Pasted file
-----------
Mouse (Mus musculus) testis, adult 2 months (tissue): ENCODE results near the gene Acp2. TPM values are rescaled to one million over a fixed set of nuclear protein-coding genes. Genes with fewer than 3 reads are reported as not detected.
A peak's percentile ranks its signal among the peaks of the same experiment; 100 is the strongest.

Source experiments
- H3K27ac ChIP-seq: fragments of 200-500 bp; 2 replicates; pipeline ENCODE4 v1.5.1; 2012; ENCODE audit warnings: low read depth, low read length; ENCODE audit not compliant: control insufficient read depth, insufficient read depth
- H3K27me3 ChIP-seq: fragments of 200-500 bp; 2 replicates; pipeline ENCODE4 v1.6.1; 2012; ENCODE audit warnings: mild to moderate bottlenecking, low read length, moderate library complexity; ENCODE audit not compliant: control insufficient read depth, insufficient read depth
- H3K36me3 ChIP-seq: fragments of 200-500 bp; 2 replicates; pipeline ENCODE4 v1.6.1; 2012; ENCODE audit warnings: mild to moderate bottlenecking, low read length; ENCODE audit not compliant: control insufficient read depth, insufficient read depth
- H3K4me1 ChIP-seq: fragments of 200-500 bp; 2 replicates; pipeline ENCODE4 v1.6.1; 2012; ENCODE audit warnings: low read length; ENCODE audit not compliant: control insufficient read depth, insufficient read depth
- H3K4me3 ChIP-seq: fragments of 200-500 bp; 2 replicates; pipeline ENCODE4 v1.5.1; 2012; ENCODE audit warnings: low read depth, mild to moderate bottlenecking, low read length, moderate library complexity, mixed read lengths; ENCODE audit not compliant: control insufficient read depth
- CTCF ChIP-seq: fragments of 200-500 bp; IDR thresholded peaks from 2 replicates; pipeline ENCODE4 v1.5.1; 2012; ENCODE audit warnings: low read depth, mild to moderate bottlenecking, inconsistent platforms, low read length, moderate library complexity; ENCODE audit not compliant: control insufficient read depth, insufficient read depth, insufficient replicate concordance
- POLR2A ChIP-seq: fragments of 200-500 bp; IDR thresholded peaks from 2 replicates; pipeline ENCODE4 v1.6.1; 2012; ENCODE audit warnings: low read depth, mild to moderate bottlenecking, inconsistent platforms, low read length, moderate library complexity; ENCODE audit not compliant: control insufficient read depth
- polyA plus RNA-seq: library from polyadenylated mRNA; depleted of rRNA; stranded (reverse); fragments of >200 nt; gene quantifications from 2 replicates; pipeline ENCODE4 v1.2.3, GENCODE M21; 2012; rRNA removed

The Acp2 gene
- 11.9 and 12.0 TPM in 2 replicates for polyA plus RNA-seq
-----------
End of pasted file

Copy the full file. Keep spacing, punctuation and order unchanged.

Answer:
Mouse (Mus musculus) testis, adult 2 months (tissue): ENCODE results near the gene Acp2. TPM values are rescaled to one million over a fixed set of nuclear protein-coding genes. Genes with fewer than 3 reads are reported as not detected.
A peak's percentile ranks its signal among the peaks of the same experiment; 100 is the strongest.

Source experiments
- H3K27ac ChIP-seq: fragments of 200-500 bp; 2 replicates; pipeline ENCODE4 v1.5.1; 2012; ENCODE audit warnings: low read depth, low read length; ENCODE audit not compliant: control insufficient read depth, insufficient read depth
- H3K27me3 ChIP-seq: fragments of 200-500 bp; 2 replicates; pipeline ENCODE4 v1.6.1; 2012; ENCODE audit warnings: mild to moderate bottlenecking, low read length, moderate library complexity; ENCODE audit not compliant: control insufficient read depth, insufficient read depth
- H3K36me3 ChIP-seq: fragments of 200-500 bp; 2 replicates; pipeline ENCODE4 v1.6.1; 2012; ENCODE audit warnings: mild to moderate bottlenecking, low read length; ENCODE audit not compliant: control insufficient read depth, insufficient read depth
- H3K4me1 ChIP-seq: fragments of 200-500 bp; 2 replicates; pipeline ENCODE4 v1.6.1; 2012; ENCODE audit warnings: low read length; ENCODE audit not compliant: control insufficient read depth, insufficient read depth
- H3K4me3 ChIP-seq: fragments of 200-500 bp; 2 replicates; pipeline ENCODE4 v1.5.1; 2012; ENCODE audit warnings: low read depth, mild to moderate bottlenecking, low read length, moderate library complexity, mixed read lengths; ENCODE audit not compliant: control insufficient read depth
- CTCF ChIP-seq: fragments of 200-500 bp; IDR thresholded peaks from 2 replicates; pipeline ENCODE4 v1.5.1; 2012; ENCODE audit warnings: low read depth, mild to moderate bottlenecking, inconsistent platforms, low read length, moderate library complexity; ENCODE audit not compliant: control insufficient read depth, insufficient read depth, insufficient replicate concordance
- POLR2A ChIP-seq: fragments of 200-500 bp; IDR thresholded peaks from 2 replicates; pipeline ENCODE4 v1.6.1; 2012; ENCODE audit warnings: low read depth, mild to moderate bottlenecking, inconsistent platforms, low read length, moderate library complexity; ENCODE audit not compliant: control insufficient read depth
- polyA plus RNA-seq: library from polyadenylated mRNA; depleted of rRNA; stranded (reverse); fragments of >200 nt; gene quantifications from 2 replicates; pipeline ENCODE4 v1.2.3, GENCODE M21; 2012; rRNA removed

The Acp2 gene
- 11.9 and 12.0 TPM in 2 replicates for polyA plus RNA-seq